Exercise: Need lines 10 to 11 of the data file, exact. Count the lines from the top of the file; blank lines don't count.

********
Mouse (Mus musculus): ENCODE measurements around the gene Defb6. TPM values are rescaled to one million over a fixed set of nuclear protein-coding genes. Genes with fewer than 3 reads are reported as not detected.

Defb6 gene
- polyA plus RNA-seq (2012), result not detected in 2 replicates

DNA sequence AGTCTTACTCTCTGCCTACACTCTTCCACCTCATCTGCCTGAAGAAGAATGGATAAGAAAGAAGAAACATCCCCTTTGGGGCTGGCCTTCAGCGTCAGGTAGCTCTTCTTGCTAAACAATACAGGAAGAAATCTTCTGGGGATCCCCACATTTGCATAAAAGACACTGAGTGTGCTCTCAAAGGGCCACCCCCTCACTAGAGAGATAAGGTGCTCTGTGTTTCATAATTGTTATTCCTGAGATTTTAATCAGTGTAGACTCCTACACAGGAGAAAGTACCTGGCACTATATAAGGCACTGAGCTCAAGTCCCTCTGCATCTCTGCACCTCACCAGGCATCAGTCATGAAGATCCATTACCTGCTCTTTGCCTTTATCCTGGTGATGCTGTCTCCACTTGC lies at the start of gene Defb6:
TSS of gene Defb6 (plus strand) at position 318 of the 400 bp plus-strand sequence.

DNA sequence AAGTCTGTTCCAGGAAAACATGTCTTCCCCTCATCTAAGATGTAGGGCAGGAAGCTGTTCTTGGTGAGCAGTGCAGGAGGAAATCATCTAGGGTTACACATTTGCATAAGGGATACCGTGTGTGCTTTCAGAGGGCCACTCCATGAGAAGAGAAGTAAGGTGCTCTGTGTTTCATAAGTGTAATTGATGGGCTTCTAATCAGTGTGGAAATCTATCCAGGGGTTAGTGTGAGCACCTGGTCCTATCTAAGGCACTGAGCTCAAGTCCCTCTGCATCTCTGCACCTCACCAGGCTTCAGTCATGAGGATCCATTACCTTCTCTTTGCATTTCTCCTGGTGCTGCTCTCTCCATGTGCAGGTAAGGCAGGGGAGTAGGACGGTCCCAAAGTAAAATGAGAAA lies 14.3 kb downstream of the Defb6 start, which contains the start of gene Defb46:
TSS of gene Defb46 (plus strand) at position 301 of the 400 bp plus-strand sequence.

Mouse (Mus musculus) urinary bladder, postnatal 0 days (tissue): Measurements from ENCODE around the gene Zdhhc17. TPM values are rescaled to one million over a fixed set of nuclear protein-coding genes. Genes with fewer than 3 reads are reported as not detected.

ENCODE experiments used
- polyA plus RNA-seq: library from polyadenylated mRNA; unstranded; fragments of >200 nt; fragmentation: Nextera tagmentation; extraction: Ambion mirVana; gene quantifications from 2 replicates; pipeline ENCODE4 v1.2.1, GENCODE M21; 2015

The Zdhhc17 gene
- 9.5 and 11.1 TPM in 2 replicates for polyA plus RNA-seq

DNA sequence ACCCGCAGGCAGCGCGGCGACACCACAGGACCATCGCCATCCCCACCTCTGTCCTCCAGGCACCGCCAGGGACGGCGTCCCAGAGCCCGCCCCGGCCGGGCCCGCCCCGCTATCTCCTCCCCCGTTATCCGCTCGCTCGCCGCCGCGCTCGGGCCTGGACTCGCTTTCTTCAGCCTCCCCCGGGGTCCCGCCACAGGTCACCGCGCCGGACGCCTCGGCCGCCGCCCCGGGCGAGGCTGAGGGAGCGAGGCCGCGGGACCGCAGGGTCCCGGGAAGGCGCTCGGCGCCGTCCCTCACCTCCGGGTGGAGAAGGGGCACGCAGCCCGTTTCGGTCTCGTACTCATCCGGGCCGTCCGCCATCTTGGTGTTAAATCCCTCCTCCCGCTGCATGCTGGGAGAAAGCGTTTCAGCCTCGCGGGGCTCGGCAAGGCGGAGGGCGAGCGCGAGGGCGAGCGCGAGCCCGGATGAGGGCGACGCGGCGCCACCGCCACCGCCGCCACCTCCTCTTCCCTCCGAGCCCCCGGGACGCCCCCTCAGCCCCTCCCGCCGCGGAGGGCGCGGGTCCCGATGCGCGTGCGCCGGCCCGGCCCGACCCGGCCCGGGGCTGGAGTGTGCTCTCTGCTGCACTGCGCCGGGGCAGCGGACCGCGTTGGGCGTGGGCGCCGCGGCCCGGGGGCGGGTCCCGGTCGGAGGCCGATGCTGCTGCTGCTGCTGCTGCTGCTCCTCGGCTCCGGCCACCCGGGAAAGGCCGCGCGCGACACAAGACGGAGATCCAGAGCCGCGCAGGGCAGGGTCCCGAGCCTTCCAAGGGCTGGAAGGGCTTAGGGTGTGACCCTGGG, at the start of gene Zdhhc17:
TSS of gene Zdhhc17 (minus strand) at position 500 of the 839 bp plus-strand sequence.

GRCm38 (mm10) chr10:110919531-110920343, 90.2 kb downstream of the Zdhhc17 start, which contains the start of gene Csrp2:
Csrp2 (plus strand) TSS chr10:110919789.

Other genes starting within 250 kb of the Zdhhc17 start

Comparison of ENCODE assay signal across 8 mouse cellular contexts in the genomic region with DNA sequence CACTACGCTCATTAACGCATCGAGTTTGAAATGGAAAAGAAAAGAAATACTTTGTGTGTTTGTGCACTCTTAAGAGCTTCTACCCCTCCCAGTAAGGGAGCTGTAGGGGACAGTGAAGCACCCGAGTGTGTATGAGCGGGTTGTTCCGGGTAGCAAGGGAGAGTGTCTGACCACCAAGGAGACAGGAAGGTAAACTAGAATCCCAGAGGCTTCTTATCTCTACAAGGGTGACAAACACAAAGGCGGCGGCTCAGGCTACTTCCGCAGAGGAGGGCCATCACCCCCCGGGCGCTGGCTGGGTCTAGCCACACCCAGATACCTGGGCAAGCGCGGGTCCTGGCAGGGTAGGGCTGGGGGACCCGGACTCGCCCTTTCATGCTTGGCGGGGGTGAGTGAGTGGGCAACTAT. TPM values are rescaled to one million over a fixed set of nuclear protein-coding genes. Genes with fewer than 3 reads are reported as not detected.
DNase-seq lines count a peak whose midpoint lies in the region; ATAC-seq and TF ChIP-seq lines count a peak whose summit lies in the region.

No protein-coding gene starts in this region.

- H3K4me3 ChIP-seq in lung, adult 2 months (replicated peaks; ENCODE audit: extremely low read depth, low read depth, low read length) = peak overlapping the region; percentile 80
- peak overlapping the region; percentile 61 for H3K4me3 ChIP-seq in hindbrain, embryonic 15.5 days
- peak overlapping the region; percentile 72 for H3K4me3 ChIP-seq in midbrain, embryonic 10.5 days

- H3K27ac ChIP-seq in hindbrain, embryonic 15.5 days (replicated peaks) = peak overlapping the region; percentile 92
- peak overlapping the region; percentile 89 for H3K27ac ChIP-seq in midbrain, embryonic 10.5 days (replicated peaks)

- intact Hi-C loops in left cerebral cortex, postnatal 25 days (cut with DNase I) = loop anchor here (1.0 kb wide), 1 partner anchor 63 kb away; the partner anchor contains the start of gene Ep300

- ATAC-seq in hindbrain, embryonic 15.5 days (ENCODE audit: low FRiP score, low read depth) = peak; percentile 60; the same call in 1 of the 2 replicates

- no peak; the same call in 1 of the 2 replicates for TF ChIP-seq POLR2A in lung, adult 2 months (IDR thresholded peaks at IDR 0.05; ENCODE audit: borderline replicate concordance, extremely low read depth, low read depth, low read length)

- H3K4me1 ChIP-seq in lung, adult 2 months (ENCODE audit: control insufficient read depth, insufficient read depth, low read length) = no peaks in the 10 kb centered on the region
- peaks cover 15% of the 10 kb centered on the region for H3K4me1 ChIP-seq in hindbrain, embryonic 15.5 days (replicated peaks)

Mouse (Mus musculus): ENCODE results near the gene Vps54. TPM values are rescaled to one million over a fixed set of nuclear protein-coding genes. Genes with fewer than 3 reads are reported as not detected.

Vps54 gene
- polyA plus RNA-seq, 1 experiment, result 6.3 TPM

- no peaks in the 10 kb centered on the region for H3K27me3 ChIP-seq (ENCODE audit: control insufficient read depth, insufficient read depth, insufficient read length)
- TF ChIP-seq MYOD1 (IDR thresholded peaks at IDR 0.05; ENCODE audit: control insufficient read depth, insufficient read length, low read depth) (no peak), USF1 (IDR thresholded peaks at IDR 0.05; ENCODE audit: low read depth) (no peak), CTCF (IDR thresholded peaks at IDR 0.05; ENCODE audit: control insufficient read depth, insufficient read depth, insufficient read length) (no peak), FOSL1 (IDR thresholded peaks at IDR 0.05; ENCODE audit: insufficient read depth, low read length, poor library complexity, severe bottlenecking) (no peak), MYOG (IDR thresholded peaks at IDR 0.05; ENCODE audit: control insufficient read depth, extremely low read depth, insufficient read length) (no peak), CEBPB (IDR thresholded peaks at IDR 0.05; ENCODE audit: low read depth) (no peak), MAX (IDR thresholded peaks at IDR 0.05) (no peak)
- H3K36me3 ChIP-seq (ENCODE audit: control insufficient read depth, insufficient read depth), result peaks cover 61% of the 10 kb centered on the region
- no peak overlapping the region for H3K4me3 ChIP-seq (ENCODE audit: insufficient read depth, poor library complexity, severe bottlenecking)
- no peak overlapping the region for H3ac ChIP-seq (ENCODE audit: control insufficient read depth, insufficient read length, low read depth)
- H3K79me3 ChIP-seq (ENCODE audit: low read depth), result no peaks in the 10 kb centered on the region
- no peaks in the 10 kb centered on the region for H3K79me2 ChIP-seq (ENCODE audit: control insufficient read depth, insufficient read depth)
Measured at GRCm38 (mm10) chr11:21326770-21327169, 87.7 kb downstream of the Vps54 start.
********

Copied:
- polyA plus RNA-seq: library from polyadenylated mRNA; unstranded; fragments of >200 nt; fragmentation: Nextera tagmentation; extraction: Ambion mirVana; gene quantifications from 2 replicates; pipeline ENCODE4 v1.2.1, GENCODE M21; 2015

The Zdhhc17 gene